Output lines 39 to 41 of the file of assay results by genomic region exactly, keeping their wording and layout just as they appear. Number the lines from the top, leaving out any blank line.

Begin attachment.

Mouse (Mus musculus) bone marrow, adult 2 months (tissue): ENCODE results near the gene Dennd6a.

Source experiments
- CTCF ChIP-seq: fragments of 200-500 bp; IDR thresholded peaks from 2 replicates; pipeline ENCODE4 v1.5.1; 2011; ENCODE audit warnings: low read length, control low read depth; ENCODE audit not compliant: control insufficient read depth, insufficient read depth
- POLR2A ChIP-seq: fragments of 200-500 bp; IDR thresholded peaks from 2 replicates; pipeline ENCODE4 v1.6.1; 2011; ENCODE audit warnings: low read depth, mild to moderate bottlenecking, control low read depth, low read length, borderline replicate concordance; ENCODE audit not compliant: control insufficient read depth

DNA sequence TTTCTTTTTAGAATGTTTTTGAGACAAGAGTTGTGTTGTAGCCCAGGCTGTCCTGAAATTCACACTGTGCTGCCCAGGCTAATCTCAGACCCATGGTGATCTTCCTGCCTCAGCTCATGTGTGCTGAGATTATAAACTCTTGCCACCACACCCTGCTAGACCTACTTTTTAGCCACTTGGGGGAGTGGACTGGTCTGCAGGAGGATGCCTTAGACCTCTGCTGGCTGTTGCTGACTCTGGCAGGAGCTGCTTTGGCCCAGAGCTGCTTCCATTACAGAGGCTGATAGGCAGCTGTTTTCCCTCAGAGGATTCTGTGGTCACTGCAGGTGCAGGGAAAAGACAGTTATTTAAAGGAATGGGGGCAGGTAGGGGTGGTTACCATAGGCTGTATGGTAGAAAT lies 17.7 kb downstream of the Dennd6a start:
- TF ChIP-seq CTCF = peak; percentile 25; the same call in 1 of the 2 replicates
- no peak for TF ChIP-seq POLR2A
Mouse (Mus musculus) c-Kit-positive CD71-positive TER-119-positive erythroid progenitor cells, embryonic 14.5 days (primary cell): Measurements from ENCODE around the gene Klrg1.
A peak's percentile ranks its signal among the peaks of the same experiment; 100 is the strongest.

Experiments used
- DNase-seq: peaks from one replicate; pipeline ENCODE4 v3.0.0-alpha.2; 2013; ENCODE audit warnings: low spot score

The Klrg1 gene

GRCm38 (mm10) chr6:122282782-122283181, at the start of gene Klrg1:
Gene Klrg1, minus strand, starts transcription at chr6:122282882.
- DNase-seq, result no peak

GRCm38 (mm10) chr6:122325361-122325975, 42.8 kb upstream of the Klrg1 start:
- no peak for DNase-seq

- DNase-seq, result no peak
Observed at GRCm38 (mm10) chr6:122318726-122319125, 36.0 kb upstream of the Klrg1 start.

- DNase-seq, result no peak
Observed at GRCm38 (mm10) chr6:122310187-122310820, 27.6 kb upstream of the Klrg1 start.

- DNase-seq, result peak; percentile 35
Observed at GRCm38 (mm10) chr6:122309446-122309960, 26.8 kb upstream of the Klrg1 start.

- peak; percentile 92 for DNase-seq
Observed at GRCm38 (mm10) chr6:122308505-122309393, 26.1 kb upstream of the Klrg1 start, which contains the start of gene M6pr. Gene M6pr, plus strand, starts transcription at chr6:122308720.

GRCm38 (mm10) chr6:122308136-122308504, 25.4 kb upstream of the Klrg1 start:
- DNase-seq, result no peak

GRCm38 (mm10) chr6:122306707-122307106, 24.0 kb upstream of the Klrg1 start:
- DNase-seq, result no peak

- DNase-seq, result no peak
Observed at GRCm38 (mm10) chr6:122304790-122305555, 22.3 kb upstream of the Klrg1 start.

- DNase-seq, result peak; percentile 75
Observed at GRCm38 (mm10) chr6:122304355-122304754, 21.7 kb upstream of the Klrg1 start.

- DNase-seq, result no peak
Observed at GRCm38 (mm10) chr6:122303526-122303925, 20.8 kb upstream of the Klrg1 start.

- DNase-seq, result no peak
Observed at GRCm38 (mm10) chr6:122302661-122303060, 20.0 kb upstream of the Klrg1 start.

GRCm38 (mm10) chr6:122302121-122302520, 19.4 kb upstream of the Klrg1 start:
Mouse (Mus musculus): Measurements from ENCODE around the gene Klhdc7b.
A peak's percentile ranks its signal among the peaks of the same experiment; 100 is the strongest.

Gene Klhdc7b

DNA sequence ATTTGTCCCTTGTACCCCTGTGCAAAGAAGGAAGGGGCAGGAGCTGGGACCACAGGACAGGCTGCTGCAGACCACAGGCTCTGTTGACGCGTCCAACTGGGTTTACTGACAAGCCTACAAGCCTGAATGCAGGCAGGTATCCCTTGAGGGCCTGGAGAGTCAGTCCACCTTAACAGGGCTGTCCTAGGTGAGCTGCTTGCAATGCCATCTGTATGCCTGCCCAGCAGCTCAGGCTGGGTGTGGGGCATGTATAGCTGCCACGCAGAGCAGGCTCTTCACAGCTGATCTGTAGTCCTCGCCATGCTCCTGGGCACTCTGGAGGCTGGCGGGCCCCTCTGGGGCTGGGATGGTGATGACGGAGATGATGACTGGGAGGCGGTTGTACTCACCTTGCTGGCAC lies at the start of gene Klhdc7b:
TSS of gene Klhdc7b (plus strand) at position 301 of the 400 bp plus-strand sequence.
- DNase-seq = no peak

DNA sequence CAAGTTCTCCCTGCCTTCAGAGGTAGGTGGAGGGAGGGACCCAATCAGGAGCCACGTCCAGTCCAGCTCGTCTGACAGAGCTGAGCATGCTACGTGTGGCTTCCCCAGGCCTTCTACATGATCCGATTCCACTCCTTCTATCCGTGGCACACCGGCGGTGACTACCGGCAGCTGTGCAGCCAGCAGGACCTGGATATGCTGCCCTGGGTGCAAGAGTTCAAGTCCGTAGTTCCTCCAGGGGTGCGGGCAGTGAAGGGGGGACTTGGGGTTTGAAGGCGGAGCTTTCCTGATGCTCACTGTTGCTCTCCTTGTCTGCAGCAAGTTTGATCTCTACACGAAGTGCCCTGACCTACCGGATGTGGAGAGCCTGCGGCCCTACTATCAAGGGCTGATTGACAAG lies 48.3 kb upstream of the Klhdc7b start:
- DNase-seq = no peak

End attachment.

Mouse (Mus musculus): Measurements from ENCODE around the gene Klhdc7b.
A peak's percentile ranks its signal among the peaks of the same experiment; 100 is the strongest.

Gene Klhdc7b